I know why the caged birds sings, ah me, When his wing is bruised and his bosom sore, When he beats his bars and would be free; It is not a carol of joy or glee, But a prayer that he sends from his heart's deep core, But a plea, that upward to Heaven he flings - I know why the caged bird sings.
Excerpted from Dunbar’s “Sympathy”
Today I had my 8th grade students read and annotate Dunbar’s “Sympathy.” As we discussed the metaphor for Black people during slavery, their fight for freedom, and turn to prayer my mind was in deep contemplation regarding its modern day meaning in my life. Race has always been at the forefront of my psyche and analysis of institutional injustice, but as of lately class has moved from the periphery to take its rightful place at the crossroads with race. Just 30 minutes ago I was sitting in the NYCHA office breaking my mother’s lease. My mother lived in these projects for over two decades of my life. These buildings first started being constructed in New York City during the 1930s and 1940s. They were and still are meant to provide low income families with a place to live. So there I sat, surrounded by these mint green concrete walls fighting to hold back tears as they tell me that my mom will probably have to pay a couple months of rent and a fee for not clearing out the apartment and properly ending the lease. Granted, the couple of months rent is my fault since I did not break the lease sooner. However, my mom was sick and is disabled, how could she possibly clear out that apartment? I find that our accountability to bureaucracy often trumps humanity, which can be brutal. Just a year ago they were offering her $5,000 to move out anyway. That’s gentrification for you. Regardless of whose fault these fees were, it just reminded me of the privilege of being wealthy. IF I were of the class possessing old money or even new money backed by assets, a few thousand dollars would mean nothing. However, every month or so I’m presented with the daunting reminder that any moment a financial crisis could make or break my family. We don’t have much to fall back on. To many, a $400-$500 monthly loan repayment doesn’t bother them much, but for me it creates a real sense of anxiety. My cage is financial instability that I am fighting desperately to break away from with wings that are bloody red. These are the effects of capitalism.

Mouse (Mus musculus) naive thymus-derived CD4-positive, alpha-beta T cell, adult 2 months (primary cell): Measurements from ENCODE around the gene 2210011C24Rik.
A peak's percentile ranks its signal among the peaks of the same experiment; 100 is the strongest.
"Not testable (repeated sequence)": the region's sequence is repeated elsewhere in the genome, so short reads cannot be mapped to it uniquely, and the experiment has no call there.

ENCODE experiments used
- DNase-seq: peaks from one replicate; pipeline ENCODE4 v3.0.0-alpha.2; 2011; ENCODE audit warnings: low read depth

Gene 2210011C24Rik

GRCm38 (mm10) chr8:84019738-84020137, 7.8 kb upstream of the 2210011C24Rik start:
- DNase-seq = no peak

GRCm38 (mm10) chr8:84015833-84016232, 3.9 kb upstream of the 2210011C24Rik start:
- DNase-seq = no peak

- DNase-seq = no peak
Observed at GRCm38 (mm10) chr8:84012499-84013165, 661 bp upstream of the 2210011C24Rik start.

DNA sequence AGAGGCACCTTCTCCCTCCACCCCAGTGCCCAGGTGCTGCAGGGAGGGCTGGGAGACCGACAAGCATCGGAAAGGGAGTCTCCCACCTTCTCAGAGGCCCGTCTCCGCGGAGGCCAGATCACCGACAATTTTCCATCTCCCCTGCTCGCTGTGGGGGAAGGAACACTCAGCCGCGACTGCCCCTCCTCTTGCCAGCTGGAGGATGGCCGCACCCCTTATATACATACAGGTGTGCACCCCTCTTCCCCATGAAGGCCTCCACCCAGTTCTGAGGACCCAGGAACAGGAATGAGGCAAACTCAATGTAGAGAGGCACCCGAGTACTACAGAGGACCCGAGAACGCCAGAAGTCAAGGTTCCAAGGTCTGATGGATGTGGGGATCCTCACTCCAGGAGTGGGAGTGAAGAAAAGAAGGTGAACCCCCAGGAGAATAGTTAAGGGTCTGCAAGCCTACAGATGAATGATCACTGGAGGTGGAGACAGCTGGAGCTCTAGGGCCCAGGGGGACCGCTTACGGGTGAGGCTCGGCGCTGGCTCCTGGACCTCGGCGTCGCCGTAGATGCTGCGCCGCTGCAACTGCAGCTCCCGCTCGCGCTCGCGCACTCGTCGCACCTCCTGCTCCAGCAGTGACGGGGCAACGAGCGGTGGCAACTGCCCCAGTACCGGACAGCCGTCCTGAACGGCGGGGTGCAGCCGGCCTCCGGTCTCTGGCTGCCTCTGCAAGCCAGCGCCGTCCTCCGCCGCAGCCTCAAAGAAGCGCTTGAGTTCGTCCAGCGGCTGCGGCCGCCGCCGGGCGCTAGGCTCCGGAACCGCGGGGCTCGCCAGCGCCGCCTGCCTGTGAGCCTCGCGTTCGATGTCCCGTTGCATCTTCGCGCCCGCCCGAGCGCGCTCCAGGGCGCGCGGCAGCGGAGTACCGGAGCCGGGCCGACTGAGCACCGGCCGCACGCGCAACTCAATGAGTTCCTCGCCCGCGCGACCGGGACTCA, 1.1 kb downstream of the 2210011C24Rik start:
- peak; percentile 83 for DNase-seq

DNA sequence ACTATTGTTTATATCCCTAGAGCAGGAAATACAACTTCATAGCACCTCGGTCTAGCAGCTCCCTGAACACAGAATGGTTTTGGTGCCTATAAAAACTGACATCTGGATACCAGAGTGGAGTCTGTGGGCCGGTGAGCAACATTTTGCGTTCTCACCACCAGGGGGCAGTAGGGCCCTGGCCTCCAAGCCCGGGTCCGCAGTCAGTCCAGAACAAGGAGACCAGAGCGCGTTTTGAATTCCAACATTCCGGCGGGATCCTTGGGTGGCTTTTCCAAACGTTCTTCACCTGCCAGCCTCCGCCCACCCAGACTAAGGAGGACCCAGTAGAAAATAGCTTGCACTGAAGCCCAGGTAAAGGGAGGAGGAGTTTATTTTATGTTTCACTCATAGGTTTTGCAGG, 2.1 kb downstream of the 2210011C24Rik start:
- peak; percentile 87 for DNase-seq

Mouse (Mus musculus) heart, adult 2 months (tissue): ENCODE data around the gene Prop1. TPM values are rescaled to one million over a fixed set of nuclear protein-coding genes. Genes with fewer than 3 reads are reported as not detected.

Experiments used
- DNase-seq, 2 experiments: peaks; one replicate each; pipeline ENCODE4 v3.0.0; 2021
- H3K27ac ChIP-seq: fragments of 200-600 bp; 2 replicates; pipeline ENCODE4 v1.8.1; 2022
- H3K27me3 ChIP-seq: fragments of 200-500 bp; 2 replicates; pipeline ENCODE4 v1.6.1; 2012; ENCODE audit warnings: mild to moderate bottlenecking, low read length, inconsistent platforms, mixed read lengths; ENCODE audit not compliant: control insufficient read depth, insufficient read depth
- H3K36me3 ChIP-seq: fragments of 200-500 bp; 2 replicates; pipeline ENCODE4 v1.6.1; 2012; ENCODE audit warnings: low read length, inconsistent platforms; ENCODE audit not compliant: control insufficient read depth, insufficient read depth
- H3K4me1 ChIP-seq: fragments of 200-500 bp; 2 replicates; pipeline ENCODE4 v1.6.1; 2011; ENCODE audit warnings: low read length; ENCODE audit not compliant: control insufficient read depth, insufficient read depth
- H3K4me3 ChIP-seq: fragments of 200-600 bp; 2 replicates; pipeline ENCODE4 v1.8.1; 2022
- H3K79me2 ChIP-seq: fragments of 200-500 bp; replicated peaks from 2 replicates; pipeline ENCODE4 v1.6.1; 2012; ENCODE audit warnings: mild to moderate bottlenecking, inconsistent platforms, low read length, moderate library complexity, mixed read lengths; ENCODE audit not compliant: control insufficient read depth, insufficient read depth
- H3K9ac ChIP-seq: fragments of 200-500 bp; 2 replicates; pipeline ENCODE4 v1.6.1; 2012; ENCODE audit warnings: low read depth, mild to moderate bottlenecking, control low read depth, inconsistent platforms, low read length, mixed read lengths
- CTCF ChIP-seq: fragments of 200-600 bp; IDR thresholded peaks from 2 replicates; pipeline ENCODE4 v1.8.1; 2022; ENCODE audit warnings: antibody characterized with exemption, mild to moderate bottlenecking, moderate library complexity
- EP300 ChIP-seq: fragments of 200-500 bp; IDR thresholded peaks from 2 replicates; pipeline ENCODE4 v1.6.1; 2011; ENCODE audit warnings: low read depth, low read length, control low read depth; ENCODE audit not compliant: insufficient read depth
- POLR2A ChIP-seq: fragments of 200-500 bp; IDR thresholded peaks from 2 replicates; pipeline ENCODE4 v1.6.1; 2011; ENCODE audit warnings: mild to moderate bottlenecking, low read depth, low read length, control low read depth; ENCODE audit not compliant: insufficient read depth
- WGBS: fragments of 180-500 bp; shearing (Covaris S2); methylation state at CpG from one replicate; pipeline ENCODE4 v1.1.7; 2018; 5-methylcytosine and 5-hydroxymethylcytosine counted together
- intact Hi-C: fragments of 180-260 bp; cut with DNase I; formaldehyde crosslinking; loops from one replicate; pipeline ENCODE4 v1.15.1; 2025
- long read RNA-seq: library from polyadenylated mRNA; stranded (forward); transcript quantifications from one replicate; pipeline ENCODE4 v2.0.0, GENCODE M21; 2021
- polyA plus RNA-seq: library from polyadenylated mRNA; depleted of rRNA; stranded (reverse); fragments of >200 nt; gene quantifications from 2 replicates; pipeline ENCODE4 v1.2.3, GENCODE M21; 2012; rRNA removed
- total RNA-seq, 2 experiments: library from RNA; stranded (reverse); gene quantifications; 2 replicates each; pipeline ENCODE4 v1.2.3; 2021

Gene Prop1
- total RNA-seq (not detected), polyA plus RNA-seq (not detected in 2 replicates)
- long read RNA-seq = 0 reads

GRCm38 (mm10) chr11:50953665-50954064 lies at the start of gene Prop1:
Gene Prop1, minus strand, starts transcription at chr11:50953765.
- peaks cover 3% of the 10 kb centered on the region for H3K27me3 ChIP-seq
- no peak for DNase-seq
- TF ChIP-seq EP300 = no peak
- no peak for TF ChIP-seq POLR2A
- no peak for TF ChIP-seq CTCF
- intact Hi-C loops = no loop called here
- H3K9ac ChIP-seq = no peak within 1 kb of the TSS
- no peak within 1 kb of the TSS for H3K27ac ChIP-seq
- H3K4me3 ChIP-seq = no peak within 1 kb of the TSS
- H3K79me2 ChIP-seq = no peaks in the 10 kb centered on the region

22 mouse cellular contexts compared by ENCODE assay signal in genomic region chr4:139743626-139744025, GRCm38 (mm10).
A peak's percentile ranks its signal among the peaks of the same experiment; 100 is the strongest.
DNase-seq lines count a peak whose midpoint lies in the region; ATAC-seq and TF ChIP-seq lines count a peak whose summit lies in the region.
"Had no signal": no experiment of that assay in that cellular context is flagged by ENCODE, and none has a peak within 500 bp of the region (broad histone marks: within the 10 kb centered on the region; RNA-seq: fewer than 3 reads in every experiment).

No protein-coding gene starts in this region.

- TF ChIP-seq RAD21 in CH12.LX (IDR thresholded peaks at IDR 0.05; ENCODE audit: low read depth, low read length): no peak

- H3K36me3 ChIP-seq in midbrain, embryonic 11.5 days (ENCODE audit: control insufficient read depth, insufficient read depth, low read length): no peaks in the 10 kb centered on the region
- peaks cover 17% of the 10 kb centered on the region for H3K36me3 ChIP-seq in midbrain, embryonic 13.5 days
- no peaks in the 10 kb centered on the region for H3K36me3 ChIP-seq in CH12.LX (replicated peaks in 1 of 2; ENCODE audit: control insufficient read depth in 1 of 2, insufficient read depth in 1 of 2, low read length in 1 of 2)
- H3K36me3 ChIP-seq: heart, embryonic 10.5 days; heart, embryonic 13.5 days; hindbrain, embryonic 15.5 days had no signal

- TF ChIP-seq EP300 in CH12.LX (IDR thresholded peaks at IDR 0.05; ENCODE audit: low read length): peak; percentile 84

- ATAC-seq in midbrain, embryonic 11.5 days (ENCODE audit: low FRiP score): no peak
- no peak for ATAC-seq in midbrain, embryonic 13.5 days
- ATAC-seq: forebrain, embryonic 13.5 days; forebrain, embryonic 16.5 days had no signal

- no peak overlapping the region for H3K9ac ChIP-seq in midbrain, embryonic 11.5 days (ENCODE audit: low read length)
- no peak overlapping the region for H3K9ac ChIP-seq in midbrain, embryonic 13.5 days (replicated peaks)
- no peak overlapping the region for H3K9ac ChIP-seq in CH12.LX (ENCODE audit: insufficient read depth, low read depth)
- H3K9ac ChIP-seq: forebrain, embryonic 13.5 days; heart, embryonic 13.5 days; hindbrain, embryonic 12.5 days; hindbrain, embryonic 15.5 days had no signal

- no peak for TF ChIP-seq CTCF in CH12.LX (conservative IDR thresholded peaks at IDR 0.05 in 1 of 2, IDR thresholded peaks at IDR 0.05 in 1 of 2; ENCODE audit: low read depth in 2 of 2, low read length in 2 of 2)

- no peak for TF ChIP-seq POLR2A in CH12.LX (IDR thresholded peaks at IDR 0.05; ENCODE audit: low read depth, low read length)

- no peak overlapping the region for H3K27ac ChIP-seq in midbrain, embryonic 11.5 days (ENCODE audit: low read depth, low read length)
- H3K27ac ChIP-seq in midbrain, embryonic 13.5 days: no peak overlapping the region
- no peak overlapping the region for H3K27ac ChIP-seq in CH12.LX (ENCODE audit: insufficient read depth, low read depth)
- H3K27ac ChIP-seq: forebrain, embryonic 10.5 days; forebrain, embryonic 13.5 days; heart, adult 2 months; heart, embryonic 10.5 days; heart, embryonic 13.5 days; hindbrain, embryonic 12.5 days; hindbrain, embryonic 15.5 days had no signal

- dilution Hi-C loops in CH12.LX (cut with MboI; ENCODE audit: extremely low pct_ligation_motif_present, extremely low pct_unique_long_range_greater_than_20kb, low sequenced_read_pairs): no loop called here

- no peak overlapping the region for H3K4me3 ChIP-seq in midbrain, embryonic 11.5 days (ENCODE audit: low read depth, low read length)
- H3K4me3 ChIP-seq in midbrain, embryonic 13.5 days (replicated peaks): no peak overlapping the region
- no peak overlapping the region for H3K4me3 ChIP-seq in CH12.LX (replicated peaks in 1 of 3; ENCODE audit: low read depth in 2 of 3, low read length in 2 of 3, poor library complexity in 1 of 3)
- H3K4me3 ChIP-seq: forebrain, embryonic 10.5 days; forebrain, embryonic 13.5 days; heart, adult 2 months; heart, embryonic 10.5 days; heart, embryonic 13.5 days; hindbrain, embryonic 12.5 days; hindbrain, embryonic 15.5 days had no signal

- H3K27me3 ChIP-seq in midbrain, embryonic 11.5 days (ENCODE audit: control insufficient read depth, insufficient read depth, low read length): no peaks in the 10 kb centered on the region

I’m reminded of Hughe’s poem “Harlem,” and the raisin carrying this heavy load trying desperately not to explode. I’ve never bought into the American Dream. All people in the U.S. simply do not have a fair chance at achieving their dreams, institutional racism, sexism, and classism guarantee that. So here I am, two degrees down from a top 10 university and one on the way from another, fighting for financial security. I never believed the degrees would be my ticket to freedom, but I sure thought they would help and I still do, but not because of the knowledge and skills I’ve developed, but more so because of the networks. I’m an academic at heart and I love learning and devising ways to improve society, idealistic I know, I’m the line with infinite possibilities as described by Asagai in “A Raisin in the Sun.” Right now, I’m at a crossroads where my education is both a blessing and a curse. As the end of Dunbar’s poem suggest, I turn to prayer and faith as my source of continued motivation. There is a surge, a level of dissatisfaction driving me to think and do differently.